Honestly right now it’s the weather because it’s freezing back home but really nice everywhere else that we go. I recently went with Reggie for his tour just to hang out and you can just tell that the weather brought a certain vibe to the people because everyone was out enjoying themselves. Besides that, I generally have not found anything to be shocking because I enjoy experiencing other cultures. It’s great to be out getting inspired by different things and getting to work on music in these new places.
Two months back you were featured on the adidas “Songs From Scratch” series with Ty Dolla $ign. Can you describe to us your experiences taking part in that?
Adidas contacted us to see if we were interested in making some music for the series so we started working on some tracks for it. Ty Dolla $ign got involved through Reggie because Ty has been a fan of Reggie’s work for a few years now so that relationship just grew between them organically. We heard he was going to be in town so we hit him up to come out to the studio, showed him some tracks , recorded his vocals and came up with what became the HWLS edition of “Songs From Scratch”.
So do you enjoy collaborative work or do you prefer to work on your own?
I love to work with other people and that’s half the reason that Reggie and I even started this project. We enjoy working with friends of ours and people that inspire us because having people to work with is good for keeping things going. It’s good because there is always an abundance of fresh ideas when working with others but what is most important to us about collaborating is the friendships that come out of it. Reggie and I are very relationship driven since the creative process flows smoother when we are working with someone that we know on a personal level. It’s doesn’t feel like what I’m doing is work when I am creating with my friends and I never want it to feel like work.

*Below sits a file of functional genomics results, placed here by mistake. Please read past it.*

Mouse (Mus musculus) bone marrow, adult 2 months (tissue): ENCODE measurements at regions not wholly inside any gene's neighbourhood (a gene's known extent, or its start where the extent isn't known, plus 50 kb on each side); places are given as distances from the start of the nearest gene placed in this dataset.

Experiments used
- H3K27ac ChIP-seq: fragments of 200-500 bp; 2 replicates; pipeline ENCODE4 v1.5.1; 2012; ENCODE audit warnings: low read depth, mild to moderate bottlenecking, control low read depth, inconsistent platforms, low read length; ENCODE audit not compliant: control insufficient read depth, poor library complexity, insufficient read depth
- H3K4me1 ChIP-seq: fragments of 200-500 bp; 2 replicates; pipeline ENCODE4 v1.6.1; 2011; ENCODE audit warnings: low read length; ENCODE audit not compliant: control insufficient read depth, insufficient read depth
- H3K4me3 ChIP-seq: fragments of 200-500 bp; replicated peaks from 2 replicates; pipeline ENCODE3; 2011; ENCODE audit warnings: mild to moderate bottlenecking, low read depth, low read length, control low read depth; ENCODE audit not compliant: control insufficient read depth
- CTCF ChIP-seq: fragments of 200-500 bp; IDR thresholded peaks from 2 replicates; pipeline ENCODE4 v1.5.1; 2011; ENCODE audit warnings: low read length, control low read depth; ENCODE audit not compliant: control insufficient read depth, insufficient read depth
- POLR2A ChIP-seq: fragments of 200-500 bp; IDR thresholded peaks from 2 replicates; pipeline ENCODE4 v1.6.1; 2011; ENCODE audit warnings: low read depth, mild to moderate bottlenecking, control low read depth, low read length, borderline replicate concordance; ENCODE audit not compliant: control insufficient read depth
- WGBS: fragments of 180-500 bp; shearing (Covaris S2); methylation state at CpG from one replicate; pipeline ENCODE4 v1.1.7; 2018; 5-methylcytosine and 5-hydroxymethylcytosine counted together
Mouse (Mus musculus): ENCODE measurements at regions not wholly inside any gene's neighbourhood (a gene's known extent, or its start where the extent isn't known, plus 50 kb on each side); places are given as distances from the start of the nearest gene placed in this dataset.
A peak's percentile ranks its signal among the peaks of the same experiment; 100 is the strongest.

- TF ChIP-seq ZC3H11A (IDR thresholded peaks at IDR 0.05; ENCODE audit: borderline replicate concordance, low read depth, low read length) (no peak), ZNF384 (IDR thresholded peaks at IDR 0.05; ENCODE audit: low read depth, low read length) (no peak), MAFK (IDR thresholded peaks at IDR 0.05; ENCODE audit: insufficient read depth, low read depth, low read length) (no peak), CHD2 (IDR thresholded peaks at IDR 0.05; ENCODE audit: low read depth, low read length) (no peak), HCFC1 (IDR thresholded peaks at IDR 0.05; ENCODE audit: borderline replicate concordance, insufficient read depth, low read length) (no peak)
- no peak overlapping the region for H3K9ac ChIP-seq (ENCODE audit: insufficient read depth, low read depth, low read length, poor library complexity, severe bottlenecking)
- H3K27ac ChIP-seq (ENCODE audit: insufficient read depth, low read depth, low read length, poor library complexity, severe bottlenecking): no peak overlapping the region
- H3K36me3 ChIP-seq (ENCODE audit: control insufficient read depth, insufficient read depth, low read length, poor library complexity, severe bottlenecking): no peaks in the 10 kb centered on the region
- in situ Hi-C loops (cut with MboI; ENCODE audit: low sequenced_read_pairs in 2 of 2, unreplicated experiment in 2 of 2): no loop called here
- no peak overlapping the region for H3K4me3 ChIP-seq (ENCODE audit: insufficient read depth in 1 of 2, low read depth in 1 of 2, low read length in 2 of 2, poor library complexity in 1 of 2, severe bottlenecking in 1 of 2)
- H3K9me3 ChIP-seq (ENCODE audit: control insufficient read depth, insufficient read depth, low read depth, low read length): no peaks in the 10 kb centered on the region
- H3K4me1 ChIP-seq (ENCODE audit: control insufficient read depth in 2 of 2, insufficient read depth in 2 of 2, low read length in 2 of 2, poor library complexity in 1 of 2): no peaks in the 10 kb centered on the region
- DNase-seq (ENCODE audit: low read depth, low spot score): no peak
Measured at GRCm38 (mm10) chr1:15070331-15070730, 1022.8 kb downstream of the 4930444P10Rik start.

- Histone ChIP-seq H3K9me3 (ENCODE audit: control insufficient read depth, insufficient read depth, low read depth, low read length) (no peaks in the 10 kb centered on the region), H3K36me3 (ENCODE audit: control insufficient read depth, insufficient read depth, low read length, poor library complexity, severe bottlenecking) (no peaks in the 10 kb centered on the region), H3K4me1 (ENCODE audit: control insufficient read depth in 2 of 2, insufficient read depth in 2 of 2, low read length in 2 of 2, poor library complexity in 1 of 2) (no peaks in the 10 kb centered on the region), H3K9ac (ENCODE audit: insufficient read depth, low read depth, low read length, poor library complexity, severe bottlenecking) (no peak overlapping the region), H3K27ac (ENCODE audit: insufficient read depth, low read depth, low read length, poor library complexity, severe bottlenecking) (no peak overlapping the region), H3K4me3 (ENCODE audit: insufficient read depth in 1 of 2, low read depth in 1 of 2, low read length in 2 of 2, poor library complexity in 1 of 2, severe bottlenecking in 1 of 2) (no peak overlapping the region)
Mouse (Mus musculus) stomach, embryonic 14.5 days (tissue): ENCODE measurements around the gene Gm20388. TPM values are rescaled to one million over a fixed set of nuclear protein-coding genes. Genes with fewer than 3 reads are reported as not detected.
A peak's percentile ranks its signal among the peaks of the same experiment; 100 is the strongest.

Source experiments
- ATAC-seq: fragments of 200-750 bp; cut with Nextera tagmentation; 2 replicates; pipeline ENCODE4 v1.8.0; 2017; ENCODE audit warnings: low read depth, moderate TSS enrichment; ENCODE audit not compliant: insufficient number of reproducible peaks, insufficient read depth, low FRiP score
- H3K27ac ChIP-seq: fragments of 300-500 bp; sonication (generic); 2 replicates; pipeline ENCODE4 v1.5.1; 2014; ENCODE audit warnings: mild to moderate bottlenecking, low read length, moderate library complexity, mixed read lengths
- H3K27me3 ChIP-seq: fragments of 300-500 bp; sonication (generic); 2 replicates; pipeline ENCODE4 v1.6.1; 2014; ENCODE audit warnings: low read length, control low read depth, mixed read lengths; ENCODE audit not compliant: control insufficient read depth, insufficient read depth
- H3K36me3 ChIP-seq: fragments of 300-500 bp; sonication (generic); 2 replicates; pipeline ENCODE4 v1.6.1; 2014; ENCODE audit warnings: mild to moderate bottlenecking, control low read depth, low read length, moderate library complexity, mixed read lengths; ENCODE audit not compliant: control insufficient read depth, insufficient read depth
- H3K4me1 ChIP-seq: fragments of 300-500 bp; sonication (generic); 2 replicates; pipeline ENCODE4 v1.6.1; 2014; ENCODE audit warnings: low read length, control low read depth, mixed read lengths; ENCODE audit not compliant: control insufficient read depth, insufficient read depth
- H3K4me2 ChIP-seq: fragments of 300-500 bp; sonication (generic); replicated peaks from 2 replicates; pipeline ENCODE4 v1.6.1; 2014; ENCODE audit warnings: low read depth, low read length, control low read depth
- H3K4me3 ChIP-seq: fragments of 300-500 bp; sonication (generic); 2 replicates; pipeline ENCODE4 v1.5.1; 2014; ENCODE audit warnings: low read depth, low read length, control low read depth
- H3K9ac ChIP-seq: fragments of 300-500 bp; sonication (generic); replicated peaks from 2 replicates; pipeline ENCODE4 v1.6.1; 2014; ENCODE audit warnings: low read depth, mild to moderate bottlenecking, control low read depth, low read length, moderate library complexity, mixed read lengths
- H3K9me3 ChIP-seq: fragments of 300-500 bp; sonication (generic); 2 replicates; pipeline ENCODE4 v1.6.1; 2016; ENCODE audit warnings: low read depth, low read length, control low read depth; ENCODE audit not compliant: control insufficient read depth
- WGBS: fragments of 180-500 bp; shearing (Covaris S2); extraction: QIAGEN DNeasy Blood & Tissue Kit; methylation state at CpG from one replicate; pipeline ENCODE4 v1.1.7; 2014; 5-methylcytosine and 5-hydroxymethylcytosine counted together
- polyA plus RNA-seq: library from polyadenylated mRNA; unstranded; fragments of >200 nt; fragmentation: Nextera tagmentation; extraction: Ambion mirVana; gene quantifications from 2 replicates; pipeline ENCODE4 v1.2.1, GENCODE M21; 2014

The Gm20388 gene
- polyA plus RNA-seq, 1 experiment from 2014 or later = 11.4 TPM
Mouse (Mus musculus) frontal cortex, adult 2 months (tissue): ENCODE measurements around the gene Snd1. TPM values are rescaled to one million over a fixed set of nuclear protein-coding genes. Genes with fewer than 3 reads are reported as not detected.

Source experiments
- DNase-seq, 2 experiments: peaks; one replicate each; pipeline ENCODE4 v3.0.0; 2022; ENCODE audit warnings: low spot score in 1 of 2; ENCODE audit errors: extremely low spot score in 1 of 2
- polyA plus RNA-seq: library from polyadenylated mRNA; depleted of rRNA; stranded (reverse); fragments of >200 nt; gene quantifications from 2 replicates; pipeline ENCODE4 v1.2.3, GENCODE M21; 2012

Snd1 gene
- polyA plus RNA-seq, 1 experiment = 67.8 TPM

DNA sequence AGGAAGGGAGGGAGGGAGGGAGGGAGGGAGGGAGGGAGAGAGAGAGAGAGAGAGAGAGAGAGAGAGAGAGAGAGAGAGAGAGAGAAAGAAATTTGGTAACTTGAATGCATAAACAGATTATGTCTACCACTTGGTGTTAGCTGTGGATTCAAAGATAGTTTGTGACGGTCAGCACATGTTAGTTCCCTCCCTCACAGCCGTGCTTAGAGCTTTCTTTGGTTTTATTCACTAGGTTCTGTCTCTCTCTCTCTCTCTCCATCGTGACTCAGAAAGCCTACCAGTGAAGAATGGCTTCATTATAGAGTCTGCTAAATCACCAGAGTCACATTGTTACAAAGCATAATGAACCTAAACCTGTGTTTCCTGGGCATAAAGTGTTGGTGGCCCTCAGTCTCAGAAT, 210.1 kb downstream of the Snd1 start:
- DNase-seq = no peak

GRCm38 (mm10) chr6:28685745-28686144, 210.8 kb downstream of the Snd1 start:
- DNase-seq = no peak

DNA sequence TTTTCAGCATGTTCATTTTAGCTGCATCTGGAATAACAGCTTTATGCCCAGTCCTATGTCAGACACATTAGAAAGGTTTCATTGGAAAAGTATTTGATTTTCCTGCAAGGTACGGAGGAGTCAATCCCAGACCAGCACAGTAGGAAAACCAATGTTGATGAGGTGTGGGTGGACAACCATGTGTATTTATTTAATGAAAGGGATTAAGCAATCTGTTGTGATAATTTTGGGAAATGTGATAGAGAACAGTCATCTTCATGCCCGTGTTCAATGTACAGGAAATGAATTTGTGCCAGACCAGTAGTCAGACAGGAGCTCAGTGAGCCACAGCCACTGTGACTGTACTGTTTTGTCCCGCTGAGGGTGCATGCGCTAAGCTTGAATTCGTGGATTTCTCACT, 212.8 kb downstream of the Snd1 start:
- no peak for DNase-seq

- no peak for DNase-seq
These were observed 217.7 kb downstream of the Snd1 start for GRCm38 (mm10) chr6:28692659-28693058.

My personal favorite off the HWLS EP was 003. Can you tell us what your favorite track off the EP is and why?
It’d have to be 004 because it came together really quickly and Noah is just a really lovely guy. When I heard it for the first time while I was arranging it it just felt good and I feel like people could really relate to it and experience how it made me feel. That’s pretty much it.
Tell us the story behind your latest release Gamma with Shock One?
Kyle (ShockOne) from back home has been a close friend of mine for 10 years now and we’ve always wanted to work on something together but he works in the drum n bass/dubstep world while we’re in this hip hop/beats world so up until now we’ve been both doing our own things. It was cool to finally work together because we were doing something that was experimental for him and something that was different for me and Gamma was where we found our common ground. It was fun to make which was the point of the song since we want people to just enjoy the music and have fun rather than think about it too much.
Any news on upcoming releases for HWLS?